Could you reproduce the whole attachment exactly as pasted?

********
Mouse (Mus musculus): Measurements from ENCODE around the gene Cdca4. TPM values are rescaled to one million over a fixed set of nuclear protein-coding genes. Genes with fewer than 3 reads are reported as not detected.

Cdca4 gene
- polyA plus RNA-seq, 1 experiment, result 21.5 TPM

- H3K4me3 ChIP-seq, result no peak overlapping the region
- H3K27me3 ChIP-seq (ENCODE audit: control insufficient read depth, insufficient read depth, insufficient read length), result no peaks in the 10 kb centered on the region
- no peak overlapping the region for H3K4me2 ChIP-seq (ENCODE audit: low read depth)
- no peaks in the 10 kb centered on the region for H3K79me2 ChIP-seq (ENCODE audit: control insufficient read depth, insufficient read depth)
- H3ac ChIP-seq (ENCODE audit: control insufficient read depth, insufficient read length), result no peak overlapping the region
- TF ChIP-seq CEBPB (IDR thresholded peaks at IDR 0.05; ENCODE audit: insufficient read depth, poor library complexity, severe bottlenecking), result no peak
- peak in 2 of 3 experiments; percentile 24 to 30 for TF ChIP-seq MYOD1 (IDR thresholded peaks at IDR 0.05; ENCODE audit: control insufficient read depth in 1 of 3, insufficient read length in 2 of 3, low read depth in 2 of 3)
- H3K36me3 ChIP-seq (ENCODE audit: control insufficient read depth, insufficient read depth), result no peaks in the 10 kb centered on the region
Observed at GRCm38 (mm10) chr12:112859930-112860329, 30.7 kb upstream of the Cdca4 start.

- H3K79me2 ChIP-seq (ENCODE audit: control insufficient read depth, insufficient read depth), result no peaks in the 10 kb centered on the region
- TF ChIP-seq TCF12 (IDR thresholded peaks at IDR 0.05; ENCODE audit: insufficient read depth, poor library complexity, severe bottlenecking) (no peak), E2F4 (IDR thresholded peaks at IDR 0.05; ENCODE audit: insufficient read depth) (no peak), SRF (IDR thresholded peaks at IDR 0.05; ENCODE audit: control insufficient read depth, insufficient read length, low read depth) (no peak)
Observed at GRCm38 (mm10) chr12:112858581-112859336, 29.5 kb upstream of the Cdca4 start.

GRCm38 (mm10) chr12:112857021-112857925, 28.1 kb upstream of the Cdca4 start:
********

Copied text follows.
Mouse (Mus musculus): Measurements from ENCODE around the gene Cdca4. TPM values are rescaled to one million over a fixed set of nuclear protein-coding genes. Genes with fewer than 3 reads are reported as not detected.

Cdca4 gene
- polyA plus RNA-seq, 1 experiment, result 21.5 TPM

- H3K4me3 ChIP-seq, result no peak overlapping the region
- H3K27me3 ChIP-seq (ENCODE audit: control insufficient read depth, insufficient read depth, insufficient read length), result no peaks in the 10 kb centered on the region
- no peak overlapping the region for H3K4me2 ChIP-seq (ENCODE audit: low read depth)
- no peaks in the 10 kb centered on the region for H3K79me2 ChIP-seq (ENCODE audit: control insufficient read depth, insufficient read depth)
- H3ac ChIP-seq (ENCODE audit: control insufficient read depth, insufficient read length), result no peak overlapping the region
- TF ChIP-seq CEBPB (IDR thresholded peaks at IDR 0.05; ENCODE audit: insufficient read depth, poor library complexity, severe bottlenecking), result no peak
- peak in 2 of 3 experiments; percentile 24 to 30 for TF ChIP-seq MYOD1 (IDR thresholded peaks at IDR 0.05; ENCODE audit: control insufficient read depth in 1 of 3, insufficient read length in 2 of 3, low read depth in 2 of 3)
- H3K36me3 ChIP-seq (ENCODE audit: control insufficient read depth, insufficient read depth), result no peaks in the 10 kb centered on the region
Observed at GRCm38 (mm10) chr12:112859930-112860329, 30.7 kb upstream of the Cdca4 start.

- H3K79me2 ChIP-seq (ENCODE audit: control insufficient read depth, insufficient read depth), result no peaks in the 10 kb centered on the region
- TF ChIP-seq TCF12 (IDR thresholded peaks at IDR 0.05; ENCODE audit: insufficient read depth, poor library complexity, severe bottlenecking) (no peak), E2F4 (IDR thresholded peaks at IDR 0.05; ENCODE audit: insufficient read depth) (no peak), SRF (IDR thresholded peaks at IDR 0.05; ENCODE audit: control insufficient read depth, insufficient read length, low read depth) (no peak)
Observed at GRCm38 (mm10) chr12:112858581-112859336, 29.5 kb upstream of the Cdca4 start.

GRCm38 (mm10) chr12:112857021-112857925, 28.1 kb upstream of the Cdca4 start: